BISKATRONGE INDIANS. The Biskatronge (Biscatronge, Plañidores, Pleureurs, Weepers) Indians are known from a single document pertaining to the La Salle expedition in the late seventeenth century. This document, the narrative of Anastase Douay, indicates that the Biskatronge lived inland well to the north or northeast of Matagorda Bay, probably between the Colorado and Brazos rivers. Douay said that La Salle's party called these people "weepers" because they greeted the French by weeping for a quarter of an hour. Douay's Biskatronge cannot be identified with any Indian group named in Henri Joutel's journal of the same expedition. A. S. Gatschet equated the Biskatronge with the Coco, but his reasons for doing so were not made explicit. The affiliations of the Biskatronge remain undetermined.
Isaac Joslin Cox, ed., The Journeys of René Robert Cavelier, Sieur de La Salle (2 vols., New York: Barnes, 1905; 2d ed., New York: Allerton, 1922). Albert S. Gatschet, The Karankawa Indians, the Coast People of Texas (Cambridge, Massachusetts: Peabody Museum of American Archaeology and Ethnology, 1891). Frederick Webb Hodge, ed., Handbook of American Indians North of Mexico (2 vols., Washington: GPO, 1907, 1910; rpt., New York: Pageant, 1959). John Gilmary Shea, Discovery and Exploration of the Mississippi Valley (New York: Redfield, 1852).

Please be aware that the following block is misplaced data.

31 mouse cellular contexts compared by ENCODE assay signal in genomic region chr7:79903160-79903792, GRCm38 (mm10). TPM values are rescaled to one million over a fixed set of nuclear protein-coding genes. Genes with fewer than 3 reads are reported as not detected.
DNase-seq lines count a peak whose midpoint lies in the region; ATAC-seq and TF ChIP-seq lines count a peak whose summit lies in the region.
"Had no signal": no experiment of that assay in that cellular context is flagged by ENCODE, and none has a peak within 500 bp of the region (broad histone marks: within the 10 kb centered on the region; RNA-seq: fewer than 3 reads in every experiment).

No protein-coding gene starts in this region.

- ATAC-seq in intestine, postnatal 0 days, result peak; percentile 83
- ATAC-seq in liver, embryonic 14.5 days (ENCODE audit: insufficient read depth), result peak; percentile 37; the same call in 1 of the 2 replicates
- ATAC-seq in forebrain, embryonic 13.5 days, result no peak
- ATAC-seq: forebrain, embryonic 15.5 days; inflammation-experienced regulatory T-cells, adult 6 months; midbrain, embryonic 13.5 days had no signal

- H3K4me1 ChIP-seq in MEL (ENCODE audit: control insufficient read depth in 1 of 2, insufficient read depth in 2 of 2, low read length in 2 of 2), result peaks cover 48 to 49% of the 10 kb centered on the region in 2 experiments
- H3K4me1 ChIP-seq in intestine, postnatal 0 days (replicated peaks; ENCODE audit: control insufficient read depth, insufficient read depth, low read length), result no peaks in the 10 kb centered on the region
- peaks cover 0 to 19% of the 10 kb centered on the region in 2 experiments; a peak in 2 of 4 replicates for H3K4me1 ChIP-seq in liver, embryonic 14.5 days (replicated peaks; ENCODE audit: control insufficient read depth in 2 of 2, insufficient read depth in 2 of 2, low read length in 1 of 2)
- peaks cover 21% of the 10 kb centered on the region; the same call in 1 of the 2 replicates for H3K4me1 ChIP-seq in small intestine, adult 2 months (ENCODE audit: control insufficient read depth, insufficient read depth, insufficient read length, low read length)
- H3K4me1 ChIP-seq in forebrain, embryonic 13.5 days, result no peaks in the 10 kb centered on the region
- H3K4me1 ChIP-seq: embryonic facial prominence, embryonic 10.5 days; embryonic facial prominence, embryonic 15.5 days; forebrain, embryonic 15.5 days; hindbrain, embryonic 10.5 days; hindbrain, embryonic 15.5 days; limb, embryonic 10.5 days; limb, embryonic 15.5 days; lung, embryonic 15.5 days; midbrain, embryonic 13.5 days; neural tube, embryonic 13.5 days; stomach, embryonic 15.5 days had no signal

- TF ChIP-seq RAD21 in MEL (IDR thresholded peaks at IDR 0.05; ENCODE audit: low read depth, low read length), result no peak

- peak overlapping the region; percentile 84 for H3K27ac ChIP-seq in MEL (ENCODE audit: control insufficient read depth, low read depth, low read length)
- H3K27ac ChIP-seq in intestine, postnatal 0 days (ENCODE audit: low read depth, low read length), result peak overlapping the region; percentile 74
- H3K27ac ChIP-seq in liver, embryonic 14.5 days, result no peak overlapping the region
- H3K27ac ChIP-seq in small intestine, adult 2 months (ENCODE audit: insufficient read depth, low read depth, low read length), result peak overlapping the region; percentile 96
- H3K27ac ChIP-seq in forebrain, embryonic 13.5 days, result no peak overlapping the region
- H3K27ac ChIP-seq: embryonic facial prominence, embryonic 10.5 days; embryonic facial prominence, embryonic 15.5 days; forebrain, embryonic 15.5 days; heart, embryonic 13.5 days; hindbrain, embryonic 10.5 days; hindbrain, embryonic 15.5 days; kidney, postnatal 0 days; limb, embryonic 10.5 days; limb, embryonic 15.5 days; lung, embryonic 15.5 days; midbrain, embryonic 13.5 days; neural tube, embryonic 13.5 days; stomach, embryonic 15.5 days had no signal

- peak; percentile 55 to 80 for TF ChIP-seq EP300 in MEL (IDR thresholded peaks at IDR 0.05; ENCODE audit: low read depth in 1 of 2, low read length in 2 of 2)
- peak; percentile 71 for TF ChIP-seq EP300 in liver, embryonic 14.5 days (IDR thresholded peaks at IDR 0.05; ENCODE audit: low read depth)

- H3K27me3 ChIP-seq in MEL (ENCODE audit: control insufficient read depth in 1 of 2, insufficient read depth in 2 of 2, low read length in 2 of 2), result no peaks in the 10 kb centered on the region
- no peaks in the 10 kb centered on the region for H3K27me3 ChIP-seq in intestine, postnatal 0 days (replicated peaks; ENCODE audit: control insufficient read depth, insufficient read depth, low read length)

The following, adapted from the Chicago Manual of Style, 15th edition, is the preferred citation for this article.Thomas N. Campbell, "BISKATRONGE INDIANS," Handbook of Texas Online (http://www.tshaonline.org/handbook/online/articles/bmb09), accessed December 09, 2013. Published by the Texas State Historical Association.